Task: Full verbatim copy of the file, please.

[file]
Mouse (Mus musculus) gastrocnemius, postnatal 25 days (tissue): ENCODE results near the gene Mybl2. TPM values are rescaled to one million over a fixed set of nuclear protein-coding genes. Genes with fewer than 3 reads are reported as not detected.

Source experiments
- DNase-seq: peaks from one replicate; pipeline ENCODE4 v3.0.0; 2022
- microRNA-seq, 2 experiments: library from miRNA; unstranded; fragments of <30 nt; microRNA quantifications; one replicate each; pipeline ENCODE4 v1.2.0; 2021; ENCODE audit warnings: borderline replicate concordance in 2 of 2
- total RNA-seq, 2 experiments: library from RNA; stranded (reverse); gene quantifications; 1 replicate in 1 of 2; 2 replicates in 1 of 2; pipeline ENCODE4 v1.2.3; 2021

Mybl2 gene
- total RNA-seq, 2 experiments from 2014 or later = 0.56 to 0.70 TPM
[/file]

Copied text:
Mouse (Mus musculus) gastrocnemius, postnatal 25 days (tissue): ENCODE results near the gene Mybl2. TPM values are rescaled to one million over a fixed set of nuclear protein-coding genes. Genes with fewer than 3 reads are reported as not detected.

Source experiments
- DNase-seq: peaks from one replicate; pipeline ENCODE4 v3.0.0; 2022
- microRNA-seq, 2 experiments: library from miRNA; unstranded; fragments of <30 nt; microRNA quantifications; one replicate each; pipeline ENCODE4 v1.2.0; 2021; ENCODE audit warnings: borderline replicate concordance in 2 of 2
- total RNA-seq, 2 experiments: library from RNA; stranded (reverse); gene quantifications; 1 replicate in 1 of 2; 2 replicates in 1 of 2; pipeline ENCODE4 v1.2.3; 2021

Mybl2 gene
- total RNA-seq, 2 experiments from 2014 or later = 0.56 to 0.70 TPM